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SummaryTwisted Metal-ish fun
The GoodAs weird as the game sounds upon first hearing about it, I think it really makes sense in practicality. Smash-em-up games like Twisted Metal were fun and innovative, but they required the gamer to learn and accept an entire cast of characters made up from scratch. By using WWE wrestlers as drivers, with their pre-made personalities already accepted by millions, you've got yourself a logical basis for a game here.
And as wacky as the premise may be, it actually works. The game itself is just as fun as a Twisted Metal title, with unique levels and modes of play. Time limit matches, "capture the flag" style missions, and "collect the most ____" rounds are just some of the options you have, all with a WWE theme and unique spin.
Each WWE Superstar has their own audio catchphrases and soundbites that play when they make a kill or win a match... you'll find yourself selecting your player based not only on their vehicle's unique "finishing move", but by the wittiness or weirdness of their audio snippets!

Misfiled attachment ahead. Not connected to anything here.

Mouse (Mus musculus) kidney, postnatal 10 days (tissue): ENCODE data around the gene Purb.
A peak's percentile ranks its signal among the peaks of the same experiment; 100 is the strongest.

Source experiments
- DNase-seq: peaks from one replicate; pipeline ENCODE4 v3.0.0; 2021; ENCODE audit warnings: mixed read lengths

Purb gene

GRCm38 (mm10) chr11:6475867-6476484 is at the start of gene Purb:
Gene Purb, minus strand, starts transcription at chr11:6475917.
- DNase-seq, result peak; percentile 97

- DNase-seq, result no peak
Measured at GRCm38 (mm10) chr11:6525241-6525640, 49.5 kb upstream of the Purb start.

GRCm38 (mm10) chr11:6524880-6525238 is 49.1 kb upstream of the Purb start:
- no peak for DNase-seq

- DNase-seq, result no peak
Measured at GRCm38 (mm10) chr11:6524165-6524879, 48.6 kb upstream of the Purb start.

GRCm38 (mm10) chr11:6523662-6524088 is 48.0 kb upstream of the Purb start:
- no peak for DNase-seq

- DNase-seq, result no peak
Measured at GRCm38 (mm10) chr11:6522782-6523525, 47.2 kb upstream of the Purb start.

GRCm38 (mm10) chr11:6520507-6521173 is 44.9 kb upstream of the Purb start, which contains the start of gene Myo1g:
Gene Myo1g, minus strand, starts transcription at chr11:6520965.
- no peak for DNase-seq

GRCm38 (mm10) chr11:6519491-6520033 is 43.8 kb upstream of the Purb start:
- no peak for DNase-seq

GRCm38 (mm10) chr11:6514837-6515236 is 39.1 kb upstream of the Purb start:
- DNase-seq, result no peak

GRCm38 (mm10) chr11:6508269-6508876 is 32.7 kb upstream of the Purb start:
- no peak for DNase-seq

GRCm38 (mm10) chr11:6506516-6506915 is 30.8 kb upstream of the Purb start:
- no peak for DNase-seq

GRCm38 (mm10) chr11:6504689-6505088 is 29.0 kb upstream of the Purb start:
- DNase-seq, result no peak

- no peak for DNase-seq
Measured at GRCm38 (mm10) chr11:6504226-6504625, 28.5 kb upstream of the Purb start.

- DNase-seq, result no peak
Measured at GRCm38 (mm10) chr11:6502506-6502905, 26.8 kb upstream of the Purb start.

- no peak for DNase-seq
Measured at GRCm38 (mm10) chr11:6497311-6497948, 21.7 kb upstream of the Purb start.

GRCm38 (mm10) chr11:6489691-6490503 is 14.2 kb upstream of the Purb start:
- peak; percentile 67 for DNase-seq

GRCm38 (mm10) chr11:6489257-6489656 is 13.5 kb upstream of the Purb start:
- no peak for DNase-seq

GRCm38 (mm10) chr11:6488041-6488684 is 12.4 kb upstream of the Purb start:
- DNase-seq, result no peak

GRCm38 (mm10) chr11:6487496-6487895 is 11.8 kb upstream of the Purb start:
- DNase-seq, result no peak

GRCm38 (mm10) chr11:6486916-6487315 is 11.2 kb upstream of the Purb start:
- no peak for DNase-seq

It's been awhile since I've played the game, but working to unlock hidden characters was fun and kept me interested. There's also quite a variety of wrestlers included in this game, so that's great... especially when one of the biggest issues with WWE games in the past has been small roster size.
The BadSmall gripe, but load times are a bit of an issue. Standard, I suppose, for an early-2000 PS2 release.
Audio commentary is absolutely pointless and can be downright annoying. Done by Jim Ross and Jerry "The King" Lawler, their quotes are repetitive and poorly executed. The minutiae of something like a player acquiring a certain missile is announced far too dramatically: "Chris Jericho... has just picked up... the Twisty Rockets!"